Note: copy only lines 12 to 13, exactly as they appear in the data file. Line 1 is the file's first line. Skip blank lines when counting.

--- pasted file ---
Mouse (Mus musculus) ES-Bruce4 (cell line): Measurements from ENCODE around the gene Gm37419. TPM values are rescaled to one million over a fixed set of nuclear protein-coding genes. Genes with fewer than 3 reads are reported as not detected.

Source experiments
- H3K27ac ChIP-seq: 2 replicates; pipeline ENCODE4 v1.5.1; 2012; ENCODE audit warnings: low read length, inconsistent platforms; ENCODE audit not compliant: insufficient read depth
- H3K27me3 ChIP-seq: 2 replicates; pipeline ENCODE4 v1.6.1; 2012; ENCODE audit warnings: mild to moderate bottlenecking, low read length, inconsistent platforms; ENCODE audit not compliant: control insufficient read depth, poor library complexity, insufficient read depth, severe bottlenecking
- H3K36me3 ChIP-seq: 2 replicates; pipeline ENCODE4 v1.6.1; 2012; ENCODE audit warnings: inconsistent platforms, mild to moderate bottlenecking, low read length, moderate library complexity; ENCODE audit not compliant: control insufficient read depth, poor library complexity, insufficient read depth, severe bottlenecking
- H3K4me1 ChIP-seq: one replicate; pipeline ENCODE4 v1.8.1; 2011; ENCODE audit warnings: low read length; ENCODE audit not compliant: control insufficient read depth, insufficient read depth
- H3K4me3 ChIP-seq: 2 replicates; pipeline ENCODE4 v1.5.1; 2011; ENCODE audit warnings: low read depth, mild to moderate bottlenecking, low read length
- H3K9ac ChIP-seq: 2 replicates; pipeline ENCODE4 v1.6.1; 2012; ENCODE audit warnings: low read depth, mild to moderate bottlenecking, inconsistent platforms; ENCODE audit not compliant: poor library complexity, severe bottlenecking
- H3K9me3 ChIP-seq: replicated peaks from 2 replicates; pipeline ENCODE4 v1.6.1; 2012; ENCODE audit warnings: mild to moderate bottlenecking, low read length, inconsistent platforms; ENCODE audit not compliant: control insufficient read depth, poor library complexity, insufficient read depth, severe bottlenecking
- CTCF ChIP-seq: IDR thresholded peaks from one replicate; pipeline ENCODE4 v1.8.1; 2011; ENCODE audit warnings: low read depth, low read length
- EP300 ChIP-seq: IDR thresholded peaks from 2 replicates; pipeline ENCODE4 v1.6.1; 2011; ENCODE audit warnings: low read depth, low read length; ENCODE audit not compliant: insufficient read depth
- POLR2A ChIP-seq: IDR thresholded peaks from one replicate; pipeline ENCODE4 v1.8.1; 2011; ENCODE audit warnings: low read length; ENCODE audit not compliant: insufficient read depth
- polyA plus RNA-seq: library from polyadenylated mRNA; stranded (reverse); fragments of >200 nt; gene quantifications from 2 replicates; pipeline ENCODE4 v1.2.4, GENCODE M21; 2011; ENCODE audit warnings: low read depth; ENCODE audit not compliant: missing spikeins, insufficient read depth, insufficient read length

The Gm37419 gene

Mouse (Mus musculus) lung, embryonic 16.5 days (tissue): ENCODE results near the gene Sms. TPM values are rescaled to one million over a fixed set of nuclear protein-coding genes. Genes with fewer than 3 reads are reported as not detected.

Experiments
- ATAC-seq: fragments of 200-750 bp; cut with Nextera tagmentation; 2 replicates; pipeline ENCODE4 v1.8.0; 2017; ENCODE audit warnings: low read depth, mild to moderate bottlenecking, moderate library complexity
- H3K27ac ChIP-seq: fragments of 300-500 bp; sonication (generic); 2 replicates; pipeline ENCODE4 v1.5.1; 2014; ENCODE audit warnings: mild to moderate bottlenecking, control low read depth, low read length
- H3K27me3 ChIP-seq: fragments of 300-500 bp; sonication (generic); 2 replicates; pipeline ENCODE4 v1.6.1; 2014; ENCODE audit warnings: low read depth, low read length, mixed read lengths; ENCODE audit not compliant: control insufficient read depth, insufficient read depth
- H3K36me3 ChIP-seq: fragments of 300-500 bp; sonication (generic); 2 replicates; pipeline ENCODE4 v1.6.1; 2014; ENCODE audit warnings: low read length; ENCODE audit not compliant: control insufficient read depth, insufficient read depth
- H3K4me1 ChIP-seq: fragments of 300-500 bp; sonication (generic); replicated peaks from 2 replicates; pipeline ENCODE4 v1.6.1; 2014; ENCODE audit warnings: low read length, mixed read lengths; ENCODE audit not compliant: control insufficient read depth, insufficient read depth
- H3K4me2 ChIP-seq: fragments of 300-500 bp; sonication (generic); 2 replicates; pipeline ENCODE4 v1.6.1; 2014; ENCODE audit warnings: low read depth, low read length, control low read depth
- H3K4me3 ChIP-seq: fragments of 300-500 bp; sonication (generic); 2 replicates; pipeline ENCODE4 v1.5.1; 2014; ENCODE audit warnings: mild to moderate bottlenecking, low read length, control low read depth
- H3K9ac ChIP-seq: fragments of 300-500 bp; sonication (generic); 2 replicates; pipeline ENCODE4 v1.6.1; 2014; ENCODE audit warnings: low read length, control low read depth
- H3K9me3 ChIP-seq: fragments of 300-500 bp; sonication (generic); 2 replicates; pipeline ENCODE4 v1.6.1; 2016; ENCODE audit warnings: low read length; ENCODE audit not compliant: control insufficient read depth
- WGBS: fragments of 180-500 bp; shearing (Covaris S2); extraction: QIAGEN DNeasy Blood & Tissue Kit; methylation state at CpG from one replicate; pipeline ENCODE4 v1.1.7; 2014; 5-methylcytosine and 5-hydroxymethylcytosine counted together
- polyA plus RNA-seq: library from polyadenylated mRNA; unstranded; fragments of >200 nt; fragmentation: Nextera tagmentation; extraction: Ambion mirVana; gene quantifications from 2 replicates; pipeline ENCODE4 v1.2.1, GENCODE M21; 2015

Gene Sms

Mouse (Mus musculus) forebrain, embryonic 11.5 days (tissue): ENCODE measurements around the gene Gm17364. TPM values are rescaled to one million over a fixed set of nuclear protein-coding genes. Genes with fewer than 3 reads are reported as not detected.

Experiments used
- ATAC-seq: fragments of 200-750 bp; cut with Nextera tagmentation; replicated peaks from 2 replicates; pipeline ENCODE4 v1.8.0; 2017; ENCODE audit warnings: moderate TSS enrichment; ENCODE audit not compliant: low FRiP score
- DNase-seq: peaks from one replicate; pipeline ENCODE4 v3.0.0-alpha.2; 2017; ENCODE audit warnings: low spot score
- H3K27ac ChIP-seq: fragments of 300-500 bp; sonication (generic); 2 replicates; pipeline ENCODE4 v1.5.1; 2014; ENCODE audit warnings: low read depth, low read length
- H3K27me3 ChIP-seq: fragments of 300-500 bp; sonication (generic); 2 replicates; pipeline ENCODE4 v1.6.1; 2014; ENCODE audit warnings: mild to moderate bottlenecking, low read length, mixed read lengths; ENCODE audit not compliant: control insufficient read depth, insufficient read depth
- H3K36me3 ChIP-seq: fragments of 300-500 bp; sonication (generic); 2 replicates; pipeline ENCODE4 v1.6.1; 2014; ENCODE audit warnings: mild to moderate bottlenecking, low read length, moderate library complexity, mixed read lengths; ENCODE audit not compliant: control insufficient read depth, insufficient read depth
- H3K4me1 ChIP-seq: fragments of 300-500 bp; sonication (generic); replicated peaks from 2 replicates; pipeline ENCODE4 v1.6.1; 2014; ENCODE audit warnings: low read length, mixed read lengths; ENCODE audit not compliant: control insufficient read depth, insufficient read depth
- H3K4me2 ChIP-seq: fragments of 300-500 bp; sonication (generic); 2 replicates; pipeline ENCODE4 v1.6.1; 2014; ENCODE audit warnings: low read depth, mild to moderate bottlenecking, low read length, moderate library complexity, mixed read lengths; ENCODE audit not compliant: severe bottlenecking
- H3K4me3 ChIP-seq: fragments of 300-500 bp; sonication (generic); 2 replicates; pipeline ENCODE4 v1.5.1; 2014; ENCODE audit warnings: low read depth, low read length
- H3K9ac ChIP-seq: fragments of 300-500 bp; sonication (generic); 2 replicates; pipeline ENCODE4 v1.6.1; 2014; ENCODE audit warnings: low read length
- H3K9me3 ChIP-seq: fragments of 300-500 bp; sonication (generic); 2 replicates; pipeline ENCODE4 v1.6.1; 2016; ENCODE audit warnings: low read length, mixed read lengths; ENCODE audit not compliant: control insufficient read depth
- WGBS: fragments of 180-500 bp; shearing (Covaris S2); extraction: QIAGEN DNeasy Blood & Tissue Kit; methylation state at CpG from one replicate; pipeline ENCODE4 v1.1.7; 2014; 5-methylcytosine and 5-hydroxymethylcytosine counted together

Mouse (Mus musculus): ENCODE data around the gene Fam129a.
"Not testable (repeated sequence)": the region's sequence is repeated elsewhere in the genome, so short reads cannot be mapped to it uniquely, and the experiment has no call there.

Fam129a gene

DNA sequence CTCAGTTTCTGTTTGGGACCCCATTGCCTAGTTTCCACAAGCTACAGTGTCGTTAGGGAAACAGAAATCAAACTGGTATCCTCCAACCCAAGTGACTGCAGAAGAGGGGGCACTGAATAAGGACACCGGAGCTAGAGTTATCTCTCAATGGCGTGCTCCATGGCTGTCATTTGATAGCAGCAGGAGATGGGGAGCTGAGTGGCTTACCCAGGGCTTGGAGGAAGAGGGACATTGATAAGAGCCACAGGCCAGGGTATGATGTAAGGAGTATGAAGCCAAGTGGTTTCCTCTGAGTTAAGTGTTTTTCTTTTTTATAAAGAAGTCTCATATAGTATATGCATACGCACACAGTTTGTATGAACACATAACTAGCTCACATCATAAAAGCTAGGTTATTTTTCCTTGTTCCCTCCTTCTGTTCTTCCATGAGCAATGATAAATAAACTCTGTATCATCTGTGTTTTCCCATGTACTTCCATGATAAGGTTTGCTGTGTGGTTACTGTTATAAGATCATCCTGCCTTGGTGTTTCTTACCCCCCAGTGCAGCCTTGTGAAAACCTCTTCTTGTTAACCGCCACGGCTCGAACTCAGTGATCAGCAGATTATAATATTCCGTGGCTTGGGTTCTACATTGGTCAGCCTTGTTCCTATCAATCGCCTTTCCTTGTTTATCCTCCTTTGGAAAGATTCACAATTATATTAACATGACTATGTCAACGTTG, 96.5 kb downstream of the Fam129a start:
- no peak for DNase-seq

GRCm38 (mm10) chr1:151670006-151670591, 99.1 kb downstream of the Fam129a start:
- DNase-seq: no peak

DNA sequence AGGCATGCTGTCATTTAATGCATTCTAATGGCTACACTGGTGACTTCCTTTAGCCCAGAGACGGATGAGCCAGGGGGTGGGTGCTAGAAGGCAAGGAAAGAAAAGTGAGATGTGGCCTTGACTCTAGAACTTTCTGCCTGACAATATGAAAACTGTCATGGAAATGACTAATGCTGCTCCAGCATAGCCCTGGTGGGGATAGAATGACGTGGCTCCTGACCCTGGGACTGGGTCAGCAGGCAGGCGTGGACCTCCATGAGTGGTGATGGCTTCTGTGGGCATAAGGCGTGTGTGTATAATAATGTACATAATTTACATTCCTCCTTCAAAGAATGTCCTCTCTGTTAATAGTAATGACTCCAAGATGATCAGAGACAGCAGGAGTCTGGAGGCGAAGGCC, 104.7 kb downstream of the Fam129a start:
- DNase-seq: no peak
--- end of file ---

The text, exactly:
- POLR2A ChIP-seq: IDR thresholded peaks from one replicate; pipeline ENCODE4 v1.8.1; 2011; ENCODE audit warnings: low read length; ENCODE audit not compliant: insufficient read depth
- polyA plus RNA-seq: library from polyadenylated mRNA; stranded (reverse); fragments of >200 nt; gene quantifications from 2 replicates; pipeline ENCODE4 v1.2.4, GENCODE M21; 2011; ENCODE audit warnings: low read depth; ENCODE audit not compliant: missing spikeins, insufficient read depth, insufficient read length